Medicare is not just for seniors. This national health insurance program also covers people with certain disabilities, including kidney failure, also known as end-stage renal disease (ESRD).
What is kidney failure?
Kidney failure is the last of five stages of chronic kidney disease. At this point, the kidneys are only functioning between 10 to 15 percent, meaning they can no longer properly filter waste or fluid from the blood. This is a severe medical condition that usually requires life-long treatment.
If you’re younger than 65, you can medically qualify for Medicare coverage if:
- A doctor diagnoses you with kidney failure,
- You have had a kidney transplant, or
- You need regular dialysis.
To qualify for coverage, you must also:
- Have worked the appropriate amount of time under Social Security, the Railroad Retirement Board (RRB), or as a government employee,
- Be eligible for or collecting benefits from Social Security or the RRB, or
- Be the spouse or dependent of someone who meets one of the previous requirements.
When does coverage for dialysis begin?
If you need dialysis, Medicare will usually begin the first day of the fourth month of dialysis. In other words, if you begin dialysis in June, Medicare coverage will begin on October 1. Note: this three-month waiting period may start before you have signed up for Medicare. If you begin dialysis in January but don’t apply for Medicare until March, your Medicare coverage may begin April 1.
Medicare coverage for dialysis can begin the first month of dialysis if you:
- Take training courses at a Medicare-approved facility to perform dialysis at home,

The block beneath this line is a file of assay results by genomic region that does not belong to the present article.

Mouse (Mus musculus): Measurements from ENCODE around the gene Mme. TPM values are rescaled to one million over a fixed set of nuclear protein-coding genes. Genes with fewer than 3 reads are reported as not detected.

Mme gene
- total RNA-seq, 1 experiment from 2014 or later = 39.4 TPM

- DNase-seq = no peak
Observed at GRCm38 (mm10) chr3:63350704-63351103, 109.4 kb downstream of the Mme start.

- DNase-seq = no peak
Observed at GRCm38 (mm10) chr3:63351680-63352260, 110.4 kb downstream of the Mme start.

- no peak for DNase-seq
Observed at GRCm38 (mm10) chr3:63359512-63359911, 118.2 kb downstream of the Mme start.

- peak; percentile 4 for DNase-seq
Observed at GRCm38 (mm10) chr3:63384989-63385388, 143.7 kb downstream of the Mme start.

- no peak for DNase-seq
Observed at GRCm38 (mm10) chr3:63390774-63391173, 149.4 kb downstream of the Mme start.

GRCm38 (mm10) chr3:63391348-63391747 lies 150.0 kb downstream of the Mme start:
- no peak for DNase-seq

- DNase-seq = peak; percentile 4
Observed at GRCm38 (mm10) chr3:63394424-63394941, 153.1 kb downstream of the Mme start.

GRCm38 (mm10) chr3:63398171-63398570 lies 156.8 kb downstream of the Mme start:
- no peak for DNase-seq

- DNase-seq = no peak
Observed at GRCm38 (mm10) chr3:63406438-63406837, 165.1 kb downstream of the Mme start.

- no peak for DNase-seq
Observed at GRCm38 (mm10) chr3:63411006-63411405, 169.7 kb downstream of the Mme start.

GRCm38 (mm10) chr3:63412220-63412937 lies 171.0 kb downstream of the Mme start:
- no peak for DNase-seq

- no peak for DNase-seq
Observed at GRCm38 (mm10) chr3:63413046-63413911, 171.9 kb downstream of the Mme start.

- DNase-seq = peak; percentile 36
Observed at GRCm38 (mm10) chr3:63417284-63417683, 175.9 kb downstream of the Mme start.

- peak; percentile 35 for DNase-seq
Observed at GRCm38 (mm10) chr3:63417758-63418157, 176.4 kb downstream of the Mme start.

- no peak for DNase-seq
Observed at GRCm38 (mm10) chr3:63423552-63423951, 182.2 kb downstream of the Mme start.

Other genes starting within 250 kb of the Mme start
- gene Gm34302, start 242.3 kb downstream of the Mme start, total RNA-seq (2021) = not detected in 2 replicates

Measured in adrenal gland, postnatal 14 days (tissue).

- Begin self-dialysis at home before the third month of treatment, or
- Expect to complete home dialysis training within the first month of self-dialysis training.
When does coverage for a kidney transplant begin?
Medicare coverage for a kidney transplant will begin the first of the month in which you receive the transplant. If you need pre-operative procedures before the transplant, your Medicare coverage will begin the month in which you receive these procedures as long as the transplant occurs within the next two months.
When does coverage expire?
If you are younger than 65 and only qualify for Medicare due to kidney failure treatment, the coverage will expire:
- 12 months after the last month of dialysis treatment, or
- 36 months after the month of a kidney transplant.
Medicare coverage may be resumed or extended if:
- You start dialysis again,
- You get a kidney transplant 12 months after your last month of dialysis, or
- You start dialysis or need another kidney transplant within 36 months of your previous transplant.
Does Medicare cover kidney transplant drugs?
Once you receive a new kidney via transplant, you will need to take immunosuppressive drugs for the rest of your life so that your body does not reject the new kidney.
These will be covered by Medicare Part B if you meet both of these conditions:
- You had Medicare Part A coverage at the time of the transplant, and
- Your transplant was performed at a Medicare-approved hospital.
If you are only eligible for Medicare coverage due to kidney failure treatment, your Medicare coverage of immunosuppressive drugs will end 36 months after the month of your transplant.
You may be able to extend the coverage of these drugs if:
- You were already eligible for Medicare before your kidney failure diagnosis, or
- You became eligible for Medicare (through age or disability) after receiving a Medicare-covered transplant.
If you have been diagnosed with kidney failure and need to apply for Medicare coverage, you can do so at your local Social Security office. You can also call the Social Security Administration at 1 (800) 772-1213.